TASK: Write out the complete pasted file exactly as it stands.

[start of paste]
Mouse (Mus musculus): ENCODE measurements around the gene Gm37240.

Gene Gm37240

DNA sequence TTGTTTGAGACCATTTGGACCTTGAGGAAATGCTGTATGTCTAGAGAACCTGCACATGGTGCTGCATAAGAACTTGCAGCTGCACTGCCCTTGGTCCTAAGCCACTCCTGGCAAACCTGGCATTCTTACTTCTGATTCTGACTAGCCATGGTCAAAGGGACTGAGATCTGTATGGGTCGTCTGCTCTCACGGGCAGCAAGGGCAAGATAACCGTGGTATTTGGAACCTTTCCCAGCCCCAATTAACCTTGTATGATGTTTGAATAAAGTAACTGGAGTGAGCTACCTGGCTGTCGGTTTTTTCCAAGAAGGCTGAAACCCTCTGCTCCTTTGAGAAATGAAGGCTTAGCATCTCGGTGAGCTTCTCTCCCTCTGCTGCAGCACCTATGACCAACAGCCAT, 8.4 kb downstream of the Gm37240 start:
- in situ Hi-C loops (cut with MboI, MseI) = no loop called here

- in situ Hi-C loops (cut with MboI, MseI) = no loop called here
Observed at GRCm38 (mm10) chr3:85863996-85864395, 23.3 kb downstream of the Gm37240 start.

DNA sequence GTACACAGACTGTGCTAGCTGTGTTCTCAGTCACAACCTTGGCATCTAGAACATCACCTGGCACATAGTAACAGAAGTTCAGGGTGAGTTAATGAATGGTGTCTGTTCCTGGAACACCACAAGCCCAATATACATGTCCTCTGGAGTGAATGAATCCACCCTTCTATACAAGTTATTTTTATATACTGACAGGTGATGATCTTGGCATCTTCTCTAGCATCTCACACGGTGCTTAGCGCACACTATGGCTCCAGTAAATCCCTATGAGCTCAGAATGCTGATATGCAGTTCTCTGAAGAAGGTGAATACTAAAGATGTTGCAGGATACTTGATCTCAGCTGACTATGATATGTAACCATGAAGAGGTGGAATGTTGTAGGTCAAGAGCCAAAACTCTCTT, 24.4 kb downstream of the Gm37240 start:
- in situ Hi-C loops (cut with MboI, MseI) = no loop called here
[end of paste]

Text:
Mouse (Mus musculus): ENCODE measurements around the gene Gm37240.

Gene Gm37240

DNA sequence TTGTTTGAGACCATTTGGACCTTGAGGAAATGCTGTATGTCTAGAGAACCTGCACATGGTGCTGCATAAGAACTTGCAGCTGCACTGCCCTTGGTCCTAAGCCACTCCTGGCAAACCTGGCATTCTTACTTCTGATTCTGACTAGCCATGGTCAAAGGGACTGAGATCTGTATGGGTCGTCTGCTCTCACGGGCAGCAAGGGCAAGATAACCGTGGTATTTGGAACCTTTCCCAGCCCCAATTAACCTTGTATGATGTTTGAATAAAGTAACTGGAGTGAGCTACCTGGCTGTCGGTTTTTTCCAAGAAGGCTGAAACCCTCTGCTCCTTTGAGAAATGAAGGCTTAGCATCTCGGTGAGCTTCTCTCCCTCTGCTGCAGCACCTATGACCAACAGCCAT, 8.4 kb downstream of the Gm37240 start:
- in situ Hi-C loops (cut with MboI, MseI) = no loop called here

- in situ Hi-C loops (cut with MboI, MseI) = no loop called here
Observed at GRCm38 (mm10) chr3:85863996-85864395, 23.3 kb downstream of the Gm37240 start.

DNA sequence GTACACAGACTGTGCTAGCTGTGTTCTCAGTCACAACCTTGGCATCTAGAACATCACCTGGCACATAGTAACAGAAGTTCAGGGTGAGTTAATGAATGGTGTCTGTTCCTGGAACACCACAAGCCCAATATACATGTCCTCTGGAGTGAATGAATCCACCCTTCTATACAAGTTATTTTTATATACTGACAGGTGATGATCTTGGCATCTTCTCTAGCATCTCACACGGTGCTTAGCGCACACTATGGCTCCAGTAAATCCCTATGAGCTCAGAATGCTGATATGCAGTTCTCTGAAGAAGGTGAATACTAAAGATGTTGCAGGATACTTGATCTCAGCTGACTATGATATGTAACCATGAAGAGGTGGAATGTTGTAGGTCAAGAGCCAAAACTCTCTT, 24.4 kb downstream of the Gm37240 start:
- in situ Hi-C loops (cut with MboI, MseI) = no loop called here